Earth Observation is an inherently multipurpose tool. Just as a single picture is said to be worth a thousand words, so many different types of information can be extracted from a single satellite image or data sample and put to a large number of diverse uses.
This means there is no typical Earth Observation user: it might be anyone who requires detailed characterisation of any given segment of our planet, across a wide variety of scales from a single city block to a country, region, or continent, right up to coverage of the entire globe.
Acquiring the most reliable, detailed and up-to-date information available is a basic requirement of good business and effective government. Earth Observation provides a whole new dimension of information, and for this reason is already employed by many thousands of users worldwide.
ESA works to further increase Earth Observation take-up by encouraging development of new applications and services centred on user needs.
Turning science into services
New applications usually emerge from scientific research, which is classed as Category 1 use by ESA. Accredited Category 1 users – known as Principal Investigators – receive Earth Observation products at cost price. For more information on this type of use, read 'How to get Earth Observation data' and consult ESA's Earth Observation Principal Investigator Portal.
Converting basic research and development into an operational service requires the fostering of partnership between research institutions, service companies and user organisations.
ESA's Data User Element programme addresses institutional users tasked with collecting specific geographic or environmental data.
The Data User Element aims to raise such institutions' awareness of the applicability of Earth Observation to their day-to-day operations, and develop demonstration products tailored to increase their effectiveness. The intention is then to turn these products into sustainable services provided by public or private entities.
Complementing Data User Element objectives is ESA's Earth Observation Market Development programme. This provides a supportive framework within which to organise end-to-end service chains capable of leveraging scientific Earth Observation data into commercial tools supplied by self-supporting businesses.
ESA extended its scientific support to researchers and industry in 2008 with the launch of the Support to Science Element (STSE), a new element of the Earth Observation Envelope Programme.
STSE provides scientific support to both future and on-going missions by taking a proactive role in the formulation of new mission concepts and providing multi-mission support to science.
GMES: Improved Intelligence Gathering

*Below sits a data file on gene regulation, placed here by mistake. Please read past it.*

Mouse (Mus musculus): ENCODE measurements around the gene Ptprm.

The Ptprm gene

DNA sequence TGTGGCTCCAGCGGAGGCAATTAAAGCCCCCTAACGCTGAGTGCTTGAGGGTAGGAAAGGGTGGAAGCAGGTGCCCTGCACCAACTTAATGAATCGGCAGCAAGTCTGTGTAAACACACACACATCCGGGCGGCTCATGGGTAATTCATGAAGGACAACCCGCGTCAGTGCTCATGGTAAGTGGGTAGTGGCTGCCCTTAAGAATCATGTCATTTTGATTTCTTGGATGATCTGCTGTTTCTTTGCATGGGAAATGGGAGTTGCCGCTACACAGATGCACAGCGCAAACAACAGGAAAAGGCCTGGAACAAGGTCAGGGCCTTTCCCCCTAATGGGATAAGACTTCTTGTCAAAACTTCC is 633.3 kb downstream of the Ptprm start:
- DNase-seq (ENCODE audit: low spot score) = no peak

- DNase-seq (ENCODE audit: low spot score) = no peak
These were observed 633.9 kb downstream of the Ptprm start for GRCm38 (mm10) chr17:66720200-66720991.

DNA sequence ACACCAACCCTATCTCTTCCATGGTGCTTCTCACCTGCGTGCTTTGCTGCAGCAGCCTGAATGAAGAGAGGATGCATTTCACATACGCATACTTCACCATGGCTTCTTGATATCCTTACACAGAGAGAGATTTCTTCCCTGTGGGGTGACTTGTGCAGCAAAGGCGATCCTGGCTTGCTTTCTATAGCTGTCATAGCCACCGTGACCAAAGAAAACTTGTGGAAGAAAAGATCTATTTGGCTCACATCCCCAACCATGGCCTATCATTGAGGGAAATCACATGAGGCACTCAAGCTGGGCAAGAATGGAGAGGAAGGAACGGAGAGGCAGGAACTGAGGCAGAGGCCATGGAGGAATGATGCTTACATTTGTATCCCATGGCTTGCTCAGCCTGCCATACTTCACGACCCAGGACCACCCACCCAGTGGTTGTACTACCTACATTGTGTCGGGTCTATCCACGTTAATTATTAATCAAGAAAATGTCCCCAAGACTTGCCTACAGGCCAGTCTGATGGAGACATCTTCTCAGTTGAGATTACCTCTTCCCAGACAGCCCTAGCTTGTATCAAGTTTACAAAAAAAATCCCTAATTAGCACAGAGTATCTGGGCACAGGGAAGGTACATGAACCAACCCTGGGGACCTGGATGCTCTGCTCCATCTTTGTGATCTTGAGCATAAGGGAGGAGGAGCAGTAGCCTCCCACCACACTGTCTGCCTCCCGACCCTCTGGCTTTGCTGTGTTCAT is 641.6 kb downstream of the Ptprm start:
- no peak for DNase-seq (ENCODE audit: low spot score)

ESA is also supporting a suite of operational Earth Observation-based services. These services have been established under the umbrella of the Global Monitoring for Environment and Security (GMES) initiative.
A joint endeavour by ESA and the European Commission, GMES is meant to address perceived deficiencies in European information gathering. It works to bring together information providers and users and establish an independent capacity to gather timely, accurate global data to help carry out European environment and security policies.
As well as improving and co-ordinating the function of ground-based monitoring resources, making GMES happen also means optimising use of existing and future Earth Observation systems.
The set of Earth Observation-based services currently backed by ESA represent a first step in GMES, and are collectively known as the GMES Services Element.
Data yielded from GSE supports the work of a range of scientists, policy makers and implementers within government agencies, non-governmental organisations and key international scientific bodies. The needs of GSE users are also influencing the design of future European satellite systems.
If you have an interest in the scope of future ESA activities including Earth Observation, consult the General Studies Programme (GSP), which functions as an Agency 'think tank', with technical experts assessing new technologies, missions and programmes for incorporation within ESA strategy.
For European academics working on advanced technology a mechanism called Ariadna provides an enhanced link with the GSP. Run by the Agency's Advanced Concepts Team, Ariadna is devoted to short, inexpensive studies involving research into radical space technologies, with regular announcements of opportunity posted.